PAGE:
We think there's plenty of opportunity left in the market, but the playbook at this stage of the game might surprise you. Normally, in a bull market this long-running, investors might amp up bond holdings in relation to stocks, or gravitate toward the more-defensive stock sectors, including companies that make consumer staples, telecom firms and utilities. That's probably not the right call now, though, as bonds and high-yielding "bond proxies" in the stock market sink as rates rise, and some consumer-staples firms also reel from changing consumer tastes and competitors' inroads.
For the money you do hold in bonds, consider maturities on the shorter side, which are less sensitive to interest rate swings. A strong economy allows for a little more risk when it comes to credit quality, favoring corporate debt over Treasuries. One good bet is Vanguard Short-Term Investment Grade (symbol VFSTX), which yields 3.0% and is a member of the Kiplinger 25, the list of our favorite no-load funds. Take advantage of Fed rate hikes with a floating-rate bank loan fund, investing in short-term loans with rates that adjust upward with market rates. We like Fidelity Floating Rate High-Income (FFRHX), yielding 3.5%, or PowerShares Senior Loan Portfolio (BKLN, $23), yielding 3.9%. The exchange-traded fund is a member of the Kiplinger ETF 20.
With stocks, start with so-called cyclicals—economy-sensitive industrial, tech and energy firms, as well as companies that make or provide nonessential consumer goods or services.
Industrial companies have the most to lose from trade tariffs but should benefit from increased spending on infrastructure, defense, and corporate work space and equipment. Fidelity MSCI Industrials Index (FIDU, $39), a Kip ETF 20 member, counts two stocks worth exploring among its top holdings: Boeing (BA, $351) and Honeywell International (HON, $148).
Energy stocks haven't yet caught up with the strong gains in oil prices, but they pay attractive dividends in the meantime and are a classic inflation hedge. Refiners, including Marathon Petroleum Corp. (MPC, $80) and Valero Energy (VLO, $121), benefit from increased U.S. crude exports. Master limited partnerships, beaten down by tax uncertainties earlier this year, seem like bargains now. (For more energy picks, see Stocks to Energize Your Portfolio.)
The market has yet to sour on tech stocks, and you shouldn't, either. "Cloud computing, e-commerce, streaming media and online advertising are durable themes," says FBB Capital's Bailey. That augurs well for fan favorites such as Alphabet (GOOGL, $1,070). Non-marquee names will thrive, too, as the tech sector receives a good share of corporate America's rising capital-spending budget. Bailey recommends semiconductor maker Microchip Technology (MCHP, $93). Or consider ON Semiconductor (ON, $24). The seasoned team at Fidelity Select Technology Portfolio (FSPTX) has beaten the fund's benchmark in eight of the past 10 calendar years.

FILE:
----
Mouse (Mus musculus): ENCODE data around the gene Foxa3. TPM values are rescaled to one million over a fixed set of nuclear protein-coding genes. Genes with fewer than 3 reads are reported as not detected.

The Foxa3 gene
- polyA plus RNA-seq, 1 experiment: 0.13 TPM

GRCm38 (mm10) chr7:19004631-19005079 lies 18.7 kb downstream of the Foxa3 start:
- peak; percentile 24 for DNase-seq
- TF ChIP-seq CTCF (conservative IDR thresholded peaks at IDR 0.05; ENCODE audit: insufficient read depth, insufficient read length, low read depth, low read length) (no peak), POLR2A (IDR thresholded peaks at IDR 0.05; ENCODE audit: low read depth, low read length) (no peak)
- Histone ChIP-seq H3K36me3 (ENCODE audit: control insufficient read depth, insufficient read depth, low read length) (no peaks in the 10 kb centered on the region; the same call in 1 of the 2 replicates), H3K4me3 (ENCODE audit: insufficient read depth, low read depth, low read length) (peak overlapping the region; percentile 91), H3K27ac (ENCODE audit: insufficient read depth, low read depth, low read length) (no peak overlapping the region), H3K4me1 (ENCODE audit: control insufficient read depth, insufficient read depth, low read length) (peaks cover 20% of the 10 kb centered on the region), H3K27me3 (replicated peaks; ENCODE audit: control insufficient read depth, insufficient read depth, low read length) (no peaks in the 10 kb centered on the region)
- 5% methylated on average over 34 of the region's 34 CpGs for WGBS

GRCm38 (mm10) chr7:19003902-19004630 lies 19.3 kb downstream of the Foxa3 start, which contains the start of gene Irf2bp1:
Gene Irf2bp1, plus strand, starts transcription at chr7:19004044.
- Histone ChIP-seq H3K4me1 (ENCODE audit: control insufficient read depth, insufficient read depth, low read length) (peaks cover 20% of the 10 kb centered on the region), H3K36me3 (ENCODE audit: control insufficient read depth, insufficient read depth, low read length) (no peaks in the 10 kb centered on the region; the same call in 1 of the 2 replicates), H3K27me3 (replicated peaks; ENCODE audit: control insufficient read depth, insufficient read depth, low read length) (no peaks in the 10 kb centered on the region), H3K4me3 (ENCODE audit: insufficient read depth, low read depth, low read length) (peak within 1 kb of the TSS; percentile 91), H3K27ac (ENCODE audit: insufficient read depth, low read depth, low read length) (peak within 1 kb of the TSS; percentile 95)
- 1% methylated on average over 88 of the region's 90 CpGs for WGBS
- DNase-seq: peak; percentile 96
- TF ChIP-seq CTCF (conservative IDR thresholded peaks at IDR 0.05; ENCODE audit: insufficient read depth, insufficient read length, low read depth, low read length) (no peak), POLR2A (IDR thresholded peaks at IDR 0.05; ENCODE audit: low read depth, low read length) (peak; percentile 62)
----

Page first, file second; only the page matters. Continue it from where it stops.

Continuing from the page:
Companies that cater to consumers with money to spend should continue to prosper as paychecks get bigger and rising home prices and 401(k) balances make households feel wealthier. Top holdings in the Consumer Discretionary Select Sector SPDR ETF (XLY, $105) include Amazon.com (AMZN, $1,574) and Walt Disney (DIS, $104).
Financials have been solid performers and should continue to thrive in a strong economic and rising-rate environment. Financial Select Sector SPDR (XLF, $28) is a broadly diversified Kip ETF 20 member that holds banks, insurers and asset managers in its portfolio. Its top bank holdings are concentrated in large money-center institutions. SunTrust Banks (STI, $69) is a regional player with a focus on Florida, Georgia, Tennessee and Virginia.
Size-wise, small-company stocks have momentum, with the Russell 2000 index, a favorite small-cap barometer, up 6.4% so far this year and trading at new highs recently. Small firms are getting an outsize lift from corporate tax cuts, and because their revenues are mostly domestic, they are largely tariff-immune. Consider a couple of Kip 25 standouts: T. Rowe Price QM US Small-Cap Growth Equity (PRDSX) and T. Rowe Price Small-Cap Value (PRSVX).
Don't ignore the world beyond the U.S. At least 30% of your stock portfolio should be in international holdings, and a slice of your bond allocation, too. Read 7 Super Foreign Funds and 5 Great Foreign Stocks Selling at a Discount for our recommendations.
Finally, consider investing a soupçon of your portfolio outside traditional stock or bond offerings. These alternative investments, which zig when stock markets zag, are good diversifiers and can be a valuable defense against stock market declines. Hedge inflation with DoubleLine Strategic Commodity Fund N (DLCMX) or invest in takeover targets with IQ Merger Arbitrage ETF (MNA, $31), which has a low-volatility strategy.